Bucks County Herald

DA talks about crime watch in Upper Makefield

STUART LEE FRIEDMAN

Bucks County District Attorney Matt Weintraub addressed the Upper Makefield board of supervisors at its Aug. 15 meeting about the county crime watch program (CrimeWatchBucksCounty.org). Weintraub in particular addressed the opioid epidemic, stating his desire to launch an “all out approach.”

Weintraub stated that while law enforcement cannot cure addiction, it can provide a fighting chance for those who try, especially through the use of Narcan (naloxone), which can reverse the effects of opiates such as heroin, morphine and oxycodone. He said that over 300 lives were saved since the program’s inception in February 2016.

Weintraub also expressed support for the drug take-back program, which he said helps prevent the diversion, theft and misuse of those prescription medications. Stating the danger of keeping them in the house, he said, “If I know that, somebody else who is in the throes of addiction knows that.”

Bucks County offices have received 90 to 100 thousand pounds of relinquished drugs to date, Weintraub said, making the county number one in the state program. “I don’t intend to ever relinquish that title,” he said, adding that the public can turn in drugs any time, not just on designated take-back days.

“Push out the pusher” is a program Weintraub mentioned as well, describing how it helps direct concerned citizens to make anonymous calls alerting law enforcement to suspicious activity. He mentioned that a drug strike force is established to take down drug organizations.

Weintraub also addressed gun safety, citing a tragedy in Milford a year ago in which a young boy found access to his father’s gun and killed himself. Operation “Lock it up” described an effort to minimize the possibility of such tragedies. Weintraub added that crime knows no borders, but a DNA database has proven increasingly effective in helping to solve otherwise unsolvable crimes.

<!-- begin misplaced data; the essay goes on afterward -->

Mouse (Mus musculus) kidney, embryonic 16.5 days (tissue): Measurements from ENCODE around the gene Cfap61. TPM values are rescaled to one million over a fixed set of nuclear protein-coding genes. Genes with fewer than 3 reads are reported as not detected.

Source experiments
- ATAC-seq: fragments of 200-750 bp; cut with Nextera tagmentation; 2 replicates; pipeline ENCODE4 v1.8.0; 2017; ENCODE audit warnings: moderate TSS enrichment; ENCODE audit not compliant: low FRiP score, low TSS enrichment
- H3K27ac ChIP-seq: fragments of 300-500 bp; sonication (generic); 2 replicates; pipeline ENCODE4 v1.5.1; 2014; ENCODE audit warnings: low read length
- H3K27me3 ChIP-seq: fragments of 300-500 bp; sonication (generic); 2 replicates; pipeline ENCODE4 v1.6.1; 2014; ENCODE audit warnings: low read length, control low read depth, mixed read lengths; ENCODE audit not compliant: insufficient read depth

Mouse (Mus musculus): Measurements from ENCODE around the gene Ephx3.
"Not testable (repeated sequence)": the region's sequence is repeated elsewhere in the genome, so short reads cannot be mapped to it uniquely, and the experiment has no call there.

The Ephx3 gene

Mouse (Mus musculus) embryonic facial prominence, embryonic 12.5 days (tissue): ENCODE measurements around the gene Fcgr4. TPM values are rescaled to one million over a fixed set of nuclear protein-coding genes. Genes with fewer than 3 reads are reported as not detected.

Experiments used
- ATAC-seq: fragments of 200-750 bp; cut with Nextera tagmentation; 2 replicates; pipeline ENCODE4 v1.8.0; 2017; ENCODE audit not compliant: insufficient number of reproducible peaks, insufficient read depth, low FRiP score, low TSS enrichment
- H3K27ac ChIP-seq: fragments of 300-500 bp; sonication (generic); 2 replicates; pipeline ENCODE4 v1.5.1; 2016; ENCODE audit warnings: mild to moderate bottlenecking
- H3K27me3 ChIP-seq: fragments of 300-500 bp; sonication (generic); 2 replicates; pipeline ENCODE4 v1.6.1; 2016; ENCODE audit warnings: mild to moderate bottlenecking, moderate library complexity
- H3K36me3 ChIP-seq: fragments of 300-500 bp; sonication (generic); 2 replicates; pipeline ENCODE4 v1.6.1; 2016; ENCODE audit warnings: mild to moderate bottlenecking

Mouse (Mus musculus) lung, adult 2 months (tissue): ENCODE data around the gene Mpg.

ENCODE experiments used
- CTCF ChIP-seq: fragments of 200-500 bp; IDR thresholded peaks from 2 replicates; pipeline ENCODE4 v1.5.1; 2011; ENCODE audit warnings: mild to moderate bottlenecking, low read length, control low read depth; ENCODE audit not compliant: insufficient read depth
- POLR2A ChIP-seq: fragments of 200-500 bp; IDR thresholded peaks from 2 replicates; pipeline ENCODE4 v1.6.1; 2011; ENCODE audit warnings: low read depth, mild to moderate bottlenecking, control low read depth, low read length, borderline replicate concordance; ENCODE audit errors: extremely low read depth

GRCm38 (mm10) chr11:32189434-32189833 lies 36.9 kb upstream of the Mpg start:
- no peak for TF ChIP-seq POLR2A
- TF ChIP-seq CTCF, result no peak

In other township business, supervisor Mike Tierney decried a proposal to hire a head hunter for township manager, questioning money spent on questionable service. Supervisor Diana Nolan disagreed and argued for the advertising.

Bids for landscape architecture by Boucher and James for the conceptual planning of three of five sections in the amounts of $1,776, $1,050, and $395 were approved. Another bid was accepted by Jason Urbanowski in the amount of $3,900 for the purchase of a municipally owned 2011 Dodge Charger.

Township Engineer Larry Young presented a motion to authorize advertisement of improvements to the Lookout Park building, stating needed improvements to siding, garage doors, stucco surfaces and adding a stone veneer as well as upgrades to LED lighting.

Tierney disagreed with the need to proceed, but was defeated in a 4-1 vote. Tierney also questioned the use of open space funds for Lookout Park trails.

A final payment was approved for the irrigation system at Brownsburg Park for $21,728.93.

Tierney argued for a motion requiring the board to open another line item of completed projects to allow money to be returned to the taxpayers.

Supervisor Dan Rattigan argued that the township was essentially already doing that by applying surplus funds from projects to the budget for use in other projects. He added that has given the township the ability to have six tax deductions over the past 11 years.

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